A presentation by our Women Chemists Committee
Saturday, March 13th, 2010
2:00-3:00 p.m. Social
Pioneering the Development of Cultured Ruby
The Research and the Entrepreneurial Sides of the Story
Judith Osmer and Virginia Carter
Los Angeles City College, Room Science 132
855 N. Vermont Avenue, Los Angeles California 90029
Abstract: Judith Osmer, founder and CEO of the J.O. Crystal Co., Inc., manufacturer and distributor of the Ramaura™ Cultured Ruby, will begin with a discussion of the history of synthetic gems. The talk will be illustrated with a collection of slides and will include a brief description of the technique Osmer developed to grow her Ramaura Cultured Ruby. Slides of the beautiful natural forms of Ramaura Cultured Ruby along with facetted rubies will be shown. The J.O. Crystal Co., Inc. caused a major stir in the gemstone world and forced a reexamination of what constitutes value in gems. Virginia Carter, president of the J.O. Crystal Co., will discuss the evolution of the Company. Points of interest include the glass ceiling for women in science, the discovery of the many crucial elements which go into the creation of a corporation, the origin of the word “Ramaura”, the war with the Jewelers Vigilance Committee over the use of the word “Cultured”, and the joy of seeing the Ramaura on display in the Gem & Mineral Hall in the Smithsonian Natural History Museum.
Biographies: Judith A. Osmer began her career in crystal growth research in 1958. Her expertise includes laser materials, electro-optics, semiconductors and window and substrate materials. Osmer did some of the early work on the growth and properties of ruby at Hughes Research Labs in the 1960s after the first laser was invented in the laboratory next to hers using a ruby crystal. In 1983, Osmer started the J.0. Crystal Co. and served as its CEO until retirement in 2002. The company produced and marketed the Ramauratm Cultured Ruby. All major gemological institutions have studied the Ramaura and declare it the most “natural” appearing synthetic gemstone on the market. Ramaura is so difficult to distinguish from natural ruby that Osmer developed a chemical dopant to aid gemologists and jewelers in determining its synthetic origin. Ramaura is the only lab grown gemstone on display at the Gem & Mineral Hall in the Smithsonian Natural History Museum.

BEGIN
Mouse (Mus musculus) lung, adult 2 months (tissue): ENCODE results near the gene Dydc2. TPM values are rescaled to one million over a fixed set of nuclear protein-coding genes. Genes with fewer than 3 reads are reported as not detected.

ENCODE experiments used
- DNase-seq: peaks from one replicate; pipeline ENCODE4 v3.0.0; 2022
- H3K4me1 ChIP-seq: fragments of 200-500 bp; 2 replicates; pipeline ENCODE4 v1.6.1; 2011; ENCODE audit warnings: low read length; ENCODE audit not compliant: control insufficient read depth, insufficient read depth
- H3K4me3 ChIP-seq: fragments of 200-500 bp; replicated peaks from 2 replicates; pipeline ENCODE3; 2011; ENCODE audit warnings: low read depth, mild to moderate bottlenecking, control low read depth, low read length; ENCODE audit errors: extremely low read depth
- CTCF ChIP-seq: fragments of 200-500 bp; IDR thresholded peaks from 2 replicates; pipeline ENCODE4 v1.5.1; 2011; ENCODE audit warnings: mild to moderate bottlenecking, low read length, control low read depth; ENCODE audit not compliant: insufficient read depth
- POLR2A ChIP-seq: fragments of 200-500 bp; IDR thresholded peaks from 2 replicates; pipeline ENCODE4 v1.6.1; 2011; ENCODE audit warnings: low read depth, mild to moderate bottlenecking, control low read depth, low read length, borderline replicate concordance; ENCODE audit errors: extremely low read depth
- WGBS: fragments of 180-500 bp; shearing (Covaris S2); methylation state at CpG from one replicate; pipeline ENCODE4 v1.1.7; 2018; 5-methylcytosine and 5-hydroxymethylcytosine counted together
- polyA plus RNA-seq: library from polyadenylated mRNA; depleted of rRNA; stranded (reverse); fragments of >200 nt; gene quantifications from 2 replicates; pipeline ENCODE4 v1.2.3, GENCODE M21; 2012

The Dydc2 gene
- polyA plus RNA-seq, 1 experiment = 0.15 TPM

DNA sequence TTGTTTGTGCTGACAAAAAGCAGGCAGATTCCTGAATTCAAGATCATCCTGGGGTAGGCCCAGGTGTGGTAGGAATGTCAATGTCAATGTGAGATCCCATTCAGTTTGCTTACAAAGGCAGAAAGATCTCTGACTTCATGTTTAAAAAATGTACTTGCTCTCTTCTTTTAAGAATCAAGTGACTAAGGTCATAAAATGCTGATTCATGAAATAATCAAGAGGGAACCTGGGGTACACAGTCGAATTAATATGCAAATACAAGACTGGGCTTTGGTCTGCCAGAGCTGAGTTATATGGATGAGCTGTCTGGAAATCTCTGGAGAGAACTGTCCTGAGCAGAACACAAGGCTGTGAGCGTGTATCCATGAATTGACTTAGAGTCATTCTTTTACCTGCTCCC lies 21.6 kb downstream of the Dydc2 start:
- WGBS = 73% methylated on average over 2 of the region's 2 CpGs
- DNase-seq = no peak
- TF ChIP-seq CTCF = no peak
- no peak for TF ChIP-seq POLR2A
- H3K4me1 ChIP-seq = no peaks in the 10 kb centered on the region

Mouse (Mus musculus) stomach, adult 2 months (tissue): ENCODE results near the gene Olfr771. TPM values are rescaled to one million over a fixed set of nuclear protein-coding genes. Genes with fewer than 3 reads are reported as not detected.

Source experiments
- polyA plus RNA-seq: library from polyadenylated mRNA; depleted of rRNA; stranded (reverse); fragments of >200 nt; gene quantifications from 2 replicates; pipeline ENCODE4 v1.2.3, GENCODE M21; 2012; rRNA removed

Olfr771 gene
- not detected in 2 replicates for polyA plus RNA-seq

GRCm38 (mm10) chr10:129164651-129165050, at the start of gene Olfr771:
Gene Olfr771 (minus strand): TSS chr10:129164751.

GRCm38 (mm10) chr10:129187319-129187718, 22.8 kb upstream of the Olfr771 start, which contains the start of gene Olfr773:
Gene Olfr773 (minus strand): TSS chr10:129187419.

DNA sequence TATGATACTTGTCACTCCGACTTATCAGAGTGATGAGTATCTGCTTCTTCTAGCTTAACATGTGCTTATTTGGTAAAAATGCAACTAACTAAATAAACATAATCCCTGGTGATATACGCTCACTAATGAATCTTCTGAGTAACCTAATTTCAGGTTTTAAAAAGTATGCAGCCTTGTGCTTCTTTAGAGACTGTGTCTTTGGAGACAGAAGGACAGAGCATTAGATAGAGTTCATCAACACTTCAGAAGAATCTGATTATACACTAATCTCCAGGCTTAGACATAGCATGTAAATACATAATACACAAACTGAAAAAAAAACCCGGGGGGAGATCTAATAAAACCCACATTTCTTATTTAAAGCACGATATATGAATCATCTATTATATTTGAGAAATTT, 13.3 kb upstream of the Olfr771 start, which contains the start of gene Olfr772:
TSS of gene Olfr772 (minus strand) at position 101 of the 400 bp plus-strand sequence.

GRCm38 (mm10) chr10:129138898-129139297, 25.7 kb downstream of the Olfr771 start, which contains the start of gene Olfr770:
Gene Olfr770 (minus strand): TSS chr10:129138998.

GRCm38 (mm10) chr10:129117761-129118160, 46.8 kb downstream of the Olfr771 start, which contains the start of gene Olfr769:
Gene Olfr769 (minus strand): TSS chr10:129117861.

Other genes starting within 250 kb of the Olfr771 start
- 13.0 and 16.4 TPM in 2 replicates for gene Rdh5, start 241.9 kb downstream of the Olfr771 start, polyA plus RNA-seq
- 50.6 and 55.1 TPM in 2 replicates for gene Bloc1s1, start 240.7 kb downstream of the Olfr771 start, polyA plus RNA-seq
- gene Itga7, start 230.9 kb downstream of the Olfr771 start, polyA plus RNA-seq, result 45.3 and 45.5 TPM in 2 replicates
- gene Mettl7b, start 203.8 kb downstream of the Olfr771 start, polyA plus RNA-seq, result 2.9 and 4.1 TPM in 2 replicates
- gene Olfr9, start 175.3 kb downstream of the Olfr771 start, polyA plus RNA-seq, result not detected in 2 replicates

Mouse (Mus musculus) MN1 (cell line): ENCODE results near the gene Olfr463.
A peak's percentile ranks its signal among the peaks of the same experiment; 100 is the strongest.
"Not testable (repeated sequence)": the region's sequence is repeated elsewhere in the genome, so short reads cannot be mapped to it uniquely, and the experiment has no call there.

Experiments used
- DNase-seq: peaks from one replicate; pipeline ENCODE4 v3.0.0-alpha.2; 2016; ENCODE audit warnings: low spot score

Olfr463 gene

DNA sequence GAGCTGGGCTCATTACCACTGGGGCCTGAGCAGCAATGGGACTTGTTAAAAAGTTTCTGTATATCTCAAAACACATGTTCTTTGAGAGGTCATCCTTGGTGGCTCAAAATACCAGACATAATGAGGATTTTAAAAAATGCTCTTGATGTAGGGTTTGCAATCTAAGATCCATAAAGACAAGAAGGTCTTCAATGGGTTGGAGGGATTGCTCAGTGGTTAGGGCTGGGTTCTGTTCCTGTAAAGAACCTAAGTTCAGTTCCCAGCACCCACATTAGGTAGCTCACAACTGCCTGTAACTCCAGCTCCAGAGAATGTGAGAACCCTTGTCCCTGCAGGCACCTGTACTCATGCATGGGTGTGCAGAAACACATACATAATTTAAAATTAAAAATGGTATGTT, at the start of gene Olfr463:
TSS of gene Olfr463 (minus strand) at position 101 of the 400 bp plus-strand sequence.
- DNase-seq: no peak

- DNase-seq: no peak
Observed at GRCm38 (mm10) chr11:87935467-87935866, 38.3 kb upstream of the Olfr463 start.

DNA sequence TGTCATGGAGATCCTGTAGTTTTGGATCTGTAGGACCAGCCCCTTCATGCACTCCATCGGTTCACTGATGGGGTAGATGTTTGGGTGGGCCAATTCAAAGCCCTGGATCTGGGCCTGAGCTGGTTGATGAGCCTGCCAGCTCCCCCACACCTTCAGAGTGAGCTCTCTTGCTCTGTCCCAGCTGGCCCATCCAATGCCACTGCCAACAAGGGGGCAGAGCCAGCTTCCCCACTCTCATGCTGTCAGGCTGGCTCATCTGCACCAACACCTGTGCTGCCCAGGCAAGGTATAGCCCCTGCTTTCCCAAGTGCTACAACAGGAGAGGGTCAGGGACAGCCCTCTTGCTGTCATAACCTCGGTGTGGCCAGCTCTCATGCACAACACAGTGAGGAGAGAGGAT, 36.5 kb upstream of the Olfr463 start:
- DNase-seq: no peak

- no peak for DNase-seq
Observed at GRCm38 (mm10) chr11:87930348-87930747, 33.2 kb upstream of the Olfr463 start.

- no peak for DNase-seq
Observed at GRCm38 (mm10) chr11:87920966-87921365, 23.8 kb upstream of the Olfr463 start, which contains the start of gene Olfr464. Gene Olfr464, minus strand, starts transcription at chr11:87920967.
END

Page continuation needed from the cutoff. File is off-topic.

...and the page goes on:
Osmer majored in chemistry in her early college years and went on to major in Physical Science-Mathematics at UCLA. She has published more than two dozen papers on crystal growth. Judith Osmer has a long history of work for Women’s Rights and has taken pleasure in encouraging young women to aspire to careers in science.
Virginia L. Carter began her career as a research physicist at the Aerospace Corporation. During her 10 years there she became the first woman to successfully design and fly a satellite based experiment measuring properties of the high atmosphere. With a B.Sc. from McGill University, and an M.S. from USC, Carter authored 20 papers in the fields of high atmospheric studies and spectroscopy. In 2002 she received an honorary Doctorate in Science from McGill University.
In 1973, Carter changed careers becoming VP Embassy Television, in Hollywood. Productions under her supervision included All In The Family, Maude, Good Times, The Jeffersons and many others. As Senior VP, she established a Movie For Television division and served as executive producer of many highly rated shows. Carter is the recipient of a number of Emmy and Peabody awards.
In 1987, Carter joined Judith Osmer at the J.O. Crystal Company. She is currently active on the Board of the Population Media Center, working to elevate the status of women and to reduce population growth and the spread of disease in third world countries, through the broadcast of long running radio or television soap operas.
Refreshments and RSVP: There is a $5 donation for desserts and refreshments. Students are free. Reservations are requested so we know how much food to get. Please call Nancy at 310 327-1216 by Wednesday, March 10, 2010.
Directions: The meeting will take place in Science 132 in the Science and Technology Building (Quad I5). For directions to the campus as well as a campus map, please go to www.lacitycollege.edu/public/cmap/map.html. Free parking is available in Parking Lot #5. Parking Lot #5 is on Heliotrope Drive just south of Willowbrook (northwest corner of campus) and the Science building is on Vermont just south of Willowbrook (northeast corner of campus).